A friend just shared with me an interesting article, The Extra Legroom Society. It’s about America’s obsession with status, and it’s spot on.
This is where I confess that I’m complicit as hell. After all, I’m yet to turn down a First-Class upgrade offer from my airline, and don’t plan to in the future. (Does that make me a bad person?) But as an observer of my own culture from way back when, America’s obsession with status in the workplace has been obvious to me since returning to the U.S. some 27 years ago.
This was back in my former life as a transplant factory rat. During a late-night drinking session, a Japanese colleague confessed to me that before he came to the U.S., he read that America was an egalitarian society. But after he got here and worked with Americans for a couple months, he concluded that “Americans are more obsessed with rank and status than we Japanese, and we’re pretty bad.” He then proceeded to point out all the rank/status symbols that permeate corporate America: fancy suits, colorful neckties, private jets, the corner office, big salaries, reserved executive parking spots, executive cafeterias, not to mention reluctance by white collar types to get their hands dirty.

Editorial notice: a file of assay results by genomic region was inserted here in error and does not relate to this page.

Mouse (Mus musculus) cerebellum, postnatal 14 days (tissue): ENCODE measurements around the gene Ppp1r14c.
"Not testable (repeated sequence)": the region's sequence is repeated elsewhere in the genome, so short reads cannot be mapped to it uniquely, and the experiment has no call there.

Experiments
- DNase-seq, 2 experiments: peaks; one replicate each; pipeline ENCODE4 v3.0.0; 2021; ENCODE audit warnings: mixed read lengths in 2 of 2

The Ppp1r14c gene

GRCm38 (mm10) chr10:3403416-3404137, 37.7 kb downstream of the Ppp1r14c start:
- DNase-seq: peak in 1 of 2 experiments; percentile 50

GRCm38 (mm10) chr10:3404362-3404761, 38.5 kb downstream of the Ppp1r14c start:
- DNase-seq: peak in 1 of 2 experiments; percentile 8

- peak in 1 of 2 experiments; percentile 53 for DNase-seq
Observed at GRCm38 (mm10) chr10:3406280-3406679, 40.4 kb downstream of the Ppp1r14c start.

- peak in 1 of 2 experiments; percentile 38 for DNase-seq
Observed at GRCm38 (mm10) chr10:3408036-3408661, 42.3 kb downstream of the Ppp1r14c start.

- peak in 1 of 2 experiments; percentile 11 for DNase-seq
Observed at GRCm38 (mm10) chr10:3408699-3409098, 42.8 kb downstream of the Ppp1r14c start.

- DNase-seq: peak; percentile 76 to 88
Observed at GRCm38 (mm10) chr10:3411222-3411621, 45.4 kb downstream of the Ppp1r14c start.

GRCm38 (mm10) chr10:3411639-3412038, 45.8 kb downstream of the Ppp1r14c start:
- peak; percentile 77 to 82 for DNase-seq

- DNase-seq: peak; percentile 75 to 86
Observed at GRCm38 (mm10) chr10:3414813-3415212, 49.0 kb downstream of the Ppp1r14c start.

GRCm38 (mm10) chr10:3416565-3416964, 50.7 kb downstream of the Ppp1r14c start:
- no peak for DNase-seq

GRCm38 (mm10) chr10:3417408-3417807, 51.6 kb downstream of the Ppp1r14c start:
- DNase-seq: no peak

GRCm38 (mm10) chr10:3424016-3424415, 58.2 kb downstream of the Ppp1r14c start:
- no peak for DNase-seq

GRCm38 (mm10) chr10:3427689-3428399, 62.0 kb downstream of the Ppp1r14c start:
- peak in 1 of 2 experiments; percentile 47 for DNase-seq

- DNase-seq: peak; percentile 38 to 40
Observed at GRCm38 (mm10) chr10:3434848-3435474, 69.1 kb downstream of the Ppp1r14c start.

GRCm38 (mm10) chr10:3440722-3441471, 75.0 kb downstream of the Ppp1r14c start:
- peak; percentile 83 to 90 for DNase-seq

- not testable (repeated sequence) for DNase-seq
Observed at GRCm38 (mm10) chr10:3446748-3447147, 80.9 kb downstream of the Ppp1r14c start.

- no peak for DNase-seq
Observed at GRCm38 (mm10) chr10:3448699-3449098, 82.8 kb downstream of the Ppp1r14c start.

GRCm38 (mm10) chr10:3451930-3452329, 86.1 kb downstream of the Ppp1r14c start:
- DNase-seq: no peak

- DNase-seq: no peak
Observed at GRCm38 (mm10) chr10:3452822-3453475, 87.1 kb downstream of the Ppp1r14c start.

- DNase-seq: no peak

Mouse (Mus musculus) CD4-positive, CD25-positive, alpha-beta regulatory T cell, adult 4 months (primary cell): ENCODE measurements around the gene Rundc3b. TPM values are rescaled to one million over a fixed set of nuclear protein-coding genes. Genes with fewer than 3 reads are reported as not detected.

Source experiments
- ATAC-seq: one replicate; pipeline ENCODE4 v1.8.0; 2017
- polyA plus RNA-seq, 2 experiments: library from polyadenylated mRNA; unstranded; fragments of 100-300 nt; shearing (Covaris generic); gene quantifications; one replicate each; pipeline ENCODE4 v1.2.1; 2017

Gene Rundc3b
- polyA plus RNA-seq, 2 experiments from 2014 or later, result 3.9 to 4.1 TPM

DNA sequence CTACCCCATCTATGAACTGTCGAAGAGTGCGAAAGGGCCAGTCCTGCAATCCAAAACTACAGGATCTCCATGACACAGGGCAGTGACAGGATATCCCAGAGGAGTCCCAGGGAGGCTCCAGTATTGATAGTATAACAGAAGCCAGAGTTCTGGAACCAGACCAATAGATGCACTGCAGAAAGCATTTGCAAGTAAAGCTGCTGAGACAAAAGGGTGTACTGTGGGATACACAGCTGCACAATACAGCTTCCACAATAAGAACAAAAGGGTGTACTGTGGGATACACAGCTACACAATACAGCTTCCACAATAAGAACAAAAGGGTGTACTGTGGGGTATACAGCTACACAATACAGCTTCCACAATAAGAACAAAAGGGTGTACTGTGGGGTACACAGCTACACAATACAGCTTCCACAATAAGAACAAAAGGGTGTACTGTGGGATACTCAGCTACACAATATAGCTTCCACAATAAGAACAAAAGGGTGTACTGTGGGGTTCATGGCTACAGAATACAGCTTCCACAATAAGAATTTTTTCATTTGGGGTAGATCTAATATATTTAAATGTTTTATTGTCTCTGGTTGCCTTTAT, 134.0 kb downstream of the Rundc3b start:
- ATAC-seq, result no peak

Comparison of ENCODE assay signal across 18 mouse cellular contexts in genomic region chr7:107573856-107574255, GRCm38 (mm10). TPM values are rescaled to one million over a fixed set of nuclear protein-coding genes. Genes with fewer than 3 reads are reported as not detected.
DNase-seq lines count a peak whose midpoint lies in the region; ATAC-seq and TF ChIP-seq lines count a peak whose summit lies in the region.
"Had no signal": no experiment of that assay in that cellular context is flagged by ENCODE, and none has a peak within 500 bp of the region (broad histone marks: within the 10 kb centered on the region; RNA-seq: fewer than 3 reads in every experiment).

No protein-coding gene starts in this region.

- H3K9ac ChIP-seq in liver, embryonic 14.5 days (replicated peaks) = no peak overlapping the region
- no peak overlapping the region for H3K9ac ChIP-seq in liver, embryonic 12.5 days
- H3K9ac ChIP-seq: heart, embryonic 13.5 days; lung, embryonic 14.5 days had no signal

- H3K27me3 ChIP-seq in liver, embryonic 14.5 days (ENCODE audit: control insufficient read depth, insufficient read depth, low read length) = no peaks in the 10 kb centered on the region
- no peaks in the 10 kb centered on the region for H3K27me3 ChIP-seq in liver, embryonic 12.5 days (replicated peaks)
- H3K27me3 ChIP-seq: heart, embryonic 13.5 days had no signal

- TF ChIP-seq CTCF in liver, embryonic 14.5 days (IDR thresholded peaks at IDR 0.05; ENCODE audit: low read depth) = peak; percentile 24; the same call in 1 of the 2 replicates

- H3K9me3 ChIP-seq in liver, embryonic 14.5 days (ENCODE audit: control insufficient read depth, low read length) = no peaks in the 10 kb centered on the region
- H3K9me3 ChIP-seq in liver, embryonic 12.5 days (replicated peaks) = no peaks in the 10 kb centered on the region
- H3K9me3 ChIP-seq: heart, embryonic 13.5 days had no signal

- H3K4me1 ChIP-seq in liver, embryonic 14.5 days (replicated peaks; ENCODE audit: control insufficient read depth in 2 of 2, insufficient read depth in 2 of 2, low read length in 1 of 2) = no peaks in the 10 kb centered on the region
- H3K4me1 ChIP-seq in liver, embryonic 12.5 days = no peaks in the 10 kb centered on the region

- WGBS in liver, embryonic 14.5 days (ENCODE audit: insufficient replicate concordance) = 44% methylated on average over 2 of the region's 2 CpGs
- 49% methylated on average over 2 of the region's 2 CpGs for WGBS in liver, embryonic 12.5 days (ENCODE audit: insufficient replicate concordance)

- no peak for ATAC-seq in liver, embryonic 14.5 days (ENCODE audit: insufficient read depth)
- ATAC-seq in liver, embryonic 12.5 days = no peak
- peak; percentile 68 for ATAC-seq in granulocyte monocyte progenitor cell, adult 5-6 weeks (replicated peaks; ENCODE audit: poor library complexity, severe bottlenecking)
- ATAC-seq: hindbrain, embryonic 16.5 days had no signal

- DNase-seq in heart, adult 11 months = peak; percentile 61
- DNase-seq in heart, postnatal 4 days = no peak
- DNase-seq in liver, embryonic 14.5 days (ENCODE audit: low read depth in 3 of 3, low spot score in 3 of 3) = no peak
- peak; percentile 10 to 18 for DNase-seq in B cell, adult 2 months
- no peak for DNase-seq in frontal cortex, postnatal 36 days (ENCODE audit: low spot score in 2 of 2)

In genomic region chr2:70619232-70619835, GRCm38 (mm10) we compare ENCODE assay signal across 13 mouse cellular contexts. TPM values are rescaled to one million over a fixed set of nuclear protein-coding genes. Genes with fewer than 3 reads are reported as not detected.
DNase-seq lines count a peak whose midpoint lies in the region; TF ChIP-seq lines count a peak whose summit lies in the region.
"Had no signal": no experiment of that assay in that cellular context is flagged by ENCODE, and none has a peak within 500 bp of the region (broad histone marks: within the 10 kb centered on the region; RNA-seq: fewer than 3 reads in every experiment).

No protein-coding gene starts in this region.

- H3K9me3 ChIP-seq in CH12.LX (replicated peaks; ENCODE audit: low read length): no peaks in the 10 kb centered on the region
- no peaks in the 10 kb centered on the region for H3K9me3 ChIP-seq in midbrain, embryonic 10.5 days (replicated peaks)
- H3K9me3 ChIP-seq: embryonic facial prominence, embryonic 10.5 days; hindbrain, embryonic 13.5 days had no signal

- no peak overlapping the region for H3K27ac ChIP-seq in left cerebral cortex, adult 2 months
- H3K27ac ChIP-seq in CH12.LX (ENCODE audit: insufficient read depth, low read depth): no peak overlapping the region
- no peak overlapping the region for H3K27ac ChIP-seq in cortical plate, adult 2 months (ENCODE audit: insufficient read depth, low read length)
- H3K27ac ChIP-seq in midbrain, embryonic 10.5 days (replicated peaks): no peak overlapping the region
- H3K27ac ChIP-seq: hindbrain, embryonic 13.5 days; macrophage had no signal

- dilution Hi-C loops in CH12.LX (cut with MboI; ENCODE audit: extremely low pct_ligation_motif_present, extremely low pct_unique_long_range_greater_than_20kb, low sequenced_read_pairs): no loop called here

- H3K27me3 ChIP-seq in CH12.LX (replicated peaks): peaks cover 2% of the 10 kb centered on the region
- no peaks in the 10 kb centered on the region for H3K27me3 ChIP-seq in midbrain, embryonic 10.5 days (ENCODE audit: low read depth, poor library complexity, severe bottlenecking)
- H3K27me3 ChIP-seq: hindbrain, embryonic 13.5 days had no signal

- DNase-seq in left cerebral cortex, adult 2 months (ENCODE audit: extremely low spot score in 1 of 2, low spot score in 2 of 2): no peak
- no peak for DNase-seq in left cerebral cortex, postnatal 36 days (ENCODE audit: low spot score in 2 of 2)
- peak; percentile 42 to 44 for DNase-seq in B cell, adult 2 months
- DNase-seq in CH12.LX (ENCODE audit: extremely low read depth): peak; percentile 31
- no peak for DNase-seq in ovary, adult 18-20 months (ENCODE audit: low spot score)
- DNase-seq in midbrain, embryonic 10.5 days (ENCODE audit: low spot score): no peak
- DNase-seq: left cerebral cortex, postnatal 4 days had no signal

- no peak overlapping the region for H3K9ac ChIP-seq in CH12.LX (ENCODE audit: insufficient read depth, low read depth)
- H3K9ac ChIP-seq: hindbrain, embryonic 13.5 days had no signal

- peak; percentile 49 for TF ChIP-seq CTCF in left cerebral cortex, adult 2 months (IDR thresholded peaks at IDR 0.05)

It’s hard to deny that we Americans were obsessed with status 27 years ago. The bad news is it’s gotten much worse.
Talk about a counter-intuitive value contradiction! Aren’t Japanese managers supposed to be hard-core Bushido authoritarians? And American counterparts casual and sensitive? If you believe in stereotypes, then yes.
I believe in reality so here’s my take: Americans pretend to be egalitarian because it’s a cultural ideal that we cherish, at least in the abstract. But we’re really into status too, perhaps driven by the ideal that America should be (at least on paper) a meritocracy where any person with the drive and talent can succeed?
To the Japanese credit, at least they’re honest about their rank-consciousness. They don’t pretend there isn’t a pecking order. The Confucian hierarchy is woven into the fabric of their collective society, out in the open where they can deal with it, even choose to downplay it. Speaking from my experience in Japanese manufacturing, most J-managers took great pains to downplay rank, easy to do when everyone knows their place in the pecking order. In concrete terms, Japanese managers routinely work on the factory floor, wear the same uniforms as production associates, share the same cafeteria, fight for the same parking spaces, and get their hands dirty everyday.
In contrast, too many Americans are in denial about their love of status and rank. We deal with it like anyone else deals with a value contradiction: through cognitive dissonance–like being on a first-name basis with the boss while knowing in your heart of hearts you’re not equal, or accepting that First Class upgrade and the added perk of boarding the plane before those poor souls condemned to coach.
As the attached article states, our society continues to ratchet up the status game. Can’t help but wonder if a cultural backlash is coming.
Copyright © Tim Sullivan 2013